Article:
For those who haven’t noticed, there’s been a rush on buying legendary artists’ musical catalogs recently.
(Some of them forgot they sold it when demanding Spotify take them down…)
Anyways…. in the past few months, entire (or almost entire) catalogs from musicians like Bob Dylan, Whitney Houston, The Beach Boys, Bruce Springsteen, David Bowie, ZZ Top, and about a dozen more have sold from tens of millions to even hundreds of millions of dollars.
Why? Writer Ted Gioia has a few thoughts.
In a new article, Gioia presents the question: is old music killing new music?
That thought may seem silly at first glance. Artists like Taylor Swift, BTS, and Adele have huge followings, don’t rely on cover songs, and have practically brought the vinyl and CD formats back to life.
But with a deeper look, Gioia may be onto something.
According to the MRC Data report, “For the first time since MRC Data began tracking streaming music in 2008, the audio streaming of Current music (music released less than 18 months ago) actually declined.”
The report continues, “This led to a significant increase in Catalog’s share of the audio-on-demand streaming universe, with 70% in 2021 vs 65% in 2020, as consumers reconnected with old favorites or discovered them for the first time through platforms like TikTok.”
The MRC Data report adds, “Vintage music formats took on new relevance in 2021 too, as vinyl album sales outpaced CDs for the first time in MRC Data’s history (since 1991). Vinyl album volume increased a whopping 50.4% YOY and finished the year with 41.7 million versus CD album volume at 40.6 million. This included the first week in MRC Data history that saw vinyl sales in excess of 2 million copies, with 2.11 million albums sold the week ending Dec. 23 as consumers stocked up for the holiday season.”
According to Insider Radio, “In 2018, the year’s 200 most streamed songs were responsible for nearly 1 in 10 of all streams that took place, a new analysis from MRC Data shows. But by 2021, that number declined dramatically to less than 1 in 20.”
So, what does this mean?
Anecdotally, how many songs are impacting culture in ways that, say, 50 years ago The Beatles, The Rolling Stones, The Doors, Dylan and other acts did?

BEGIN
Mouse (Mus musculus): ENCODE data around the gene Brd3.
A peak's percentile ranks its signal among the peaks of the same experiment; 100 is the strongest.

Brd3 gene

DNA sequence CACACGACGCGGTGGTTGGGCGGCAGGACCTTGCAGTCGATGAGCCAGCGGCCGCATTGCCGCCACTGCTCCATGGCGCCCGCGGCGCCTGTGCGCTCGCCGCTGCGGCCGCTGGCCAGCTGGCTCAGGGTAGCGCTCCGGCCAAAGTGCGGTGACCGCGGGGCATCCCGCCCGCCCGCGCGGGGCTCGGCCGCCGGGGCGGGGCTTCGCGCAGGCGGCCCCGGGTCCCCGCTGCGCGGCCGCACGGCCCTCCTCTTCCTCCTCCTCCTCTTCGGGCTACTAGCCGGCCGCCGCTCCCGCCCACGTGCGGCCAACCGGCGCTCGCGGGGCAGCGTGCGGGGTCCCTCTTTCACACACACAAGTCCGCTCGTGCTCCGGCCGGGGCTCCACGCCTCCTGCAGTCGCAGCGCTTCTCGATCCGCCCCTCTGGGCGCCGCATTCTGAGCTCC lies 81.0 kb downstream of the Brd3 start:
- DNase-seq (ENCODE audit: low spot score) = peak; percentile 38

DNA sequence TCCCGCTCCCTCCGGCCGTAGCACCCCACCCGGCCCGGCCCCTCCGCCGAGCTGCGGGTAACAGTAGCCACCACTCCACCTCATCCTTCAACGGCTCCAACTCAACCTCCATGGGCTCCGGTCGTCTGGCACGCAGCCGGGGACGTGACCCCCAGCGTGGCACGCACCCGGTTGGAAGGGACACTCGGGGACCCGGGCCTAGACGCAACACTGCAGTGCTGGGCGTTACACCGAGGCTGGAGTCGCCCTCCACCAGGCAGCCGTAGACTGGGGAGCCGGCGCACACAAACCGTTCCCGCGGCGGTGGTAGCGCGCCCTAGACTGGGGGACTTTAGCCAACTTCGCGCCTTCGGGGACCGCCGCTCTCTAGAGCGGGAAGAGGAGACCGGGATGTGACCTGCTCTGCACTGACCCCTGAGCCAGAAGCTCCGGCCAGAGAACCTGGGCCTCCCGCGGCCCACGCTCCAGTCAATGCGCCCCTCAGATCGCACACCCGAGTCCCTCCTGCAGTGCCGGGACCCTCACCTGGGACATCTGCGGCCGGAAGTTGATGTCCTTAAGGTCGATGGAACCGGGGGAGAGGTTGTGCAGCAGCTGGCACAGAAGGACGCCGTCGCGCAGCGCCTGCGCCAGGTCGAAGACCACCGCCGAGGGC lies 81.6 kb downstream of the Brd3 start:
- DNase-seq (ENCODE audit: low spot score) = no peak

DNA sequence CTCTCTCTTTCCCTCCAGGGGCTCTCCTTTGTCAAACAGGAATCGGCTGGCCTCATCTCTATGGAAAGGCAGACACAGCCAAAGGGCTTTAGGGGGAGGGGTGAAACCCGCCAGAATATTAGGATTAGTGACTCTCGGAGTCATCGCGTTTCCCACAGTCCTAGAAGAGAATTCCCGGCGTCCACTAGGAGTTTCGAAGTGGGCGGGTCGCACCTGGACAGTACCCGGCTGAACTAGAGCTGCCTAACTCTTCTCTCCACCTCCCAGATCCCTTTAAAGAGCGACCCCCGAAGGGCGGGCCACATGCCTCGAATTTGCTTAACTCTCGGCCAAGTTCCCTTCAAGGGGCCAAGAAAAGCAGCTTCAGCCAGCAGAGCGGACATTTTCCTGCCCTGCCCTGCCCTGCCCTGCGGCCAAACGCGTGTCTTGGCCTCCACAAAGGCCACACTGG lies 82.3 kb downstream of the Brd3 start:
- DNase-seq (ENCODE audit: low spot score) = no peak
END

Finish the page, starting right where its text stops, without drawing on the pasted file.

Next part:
Sure, Adele is selling more albums than anyone can reasonably count. But do you know any of the names of her songs? Adele’s 2015 song “Hello” remains a constant, but do most fans of music know any other of her titles since then? Maybe some do—maybe.
Gioia also notes that viewership for the Grammys has dropped more than 30 million people in a ten-year span. Yes, more people watch clips or follow big awards shows on social media, so those numbers may be skewed. But 40 million viewers in 2012 and 8.8 million in 2021 is a big, big drop.
If we look back to the list of artists whose catalogs are being bought in the tens or hundreds of millions, many of them are in their 60s, 70s, or 80s. Perhaps this signals a last-ditch attempt at a payday before these artists pass away into old age. But maybe the record companies know something else.
Namely, how valuable these songs are in an age when work is less memorable. Sure, artists like Billie Eilish and Olivia Rodrigo are huge. But how many songs of theirs can you name off the top of your head? Two?
Gioia wonders what people do when they walk into their local record store? Do they buy the newest albums, or do they look for vintage or re-pressings of their parents’ favorites?
“Record stores,” the writer says, “are caught up in the same time warp. In an earlier day, they aggressively marketed new music, but now they make more money from vinyl reissues and used LPs.”
Gioia presents reasons for this shift—record companies fear of discovering new talent (for the work it takes) or the worry that if they listen to a demo they might be sued if something resembling that demo finds its way into another established artist’s song— but the answer may not be clear.
Radio, too. If one puts on a jazz station or a rock station, how many of the songs that come on will be “classic” versus new? DJs program shows based on listeners’ tastes. And, it would seem, people often want the old hits.
In an era when people are very sensitive and perhaps ready to pounce on any new artist for being “offensive,” perhaps the only way to look is back, not forward. We’ll see if this trend continues, but as Gioia says, it’s not that there is less talent or fewer people playing music or writing songs, it’s more that they aren’t being developed.
“The problem,” Gioia concludes, “isn’t a lack of good new music. It’s an institutional failure to discover and nurture it.”
Read the full article here.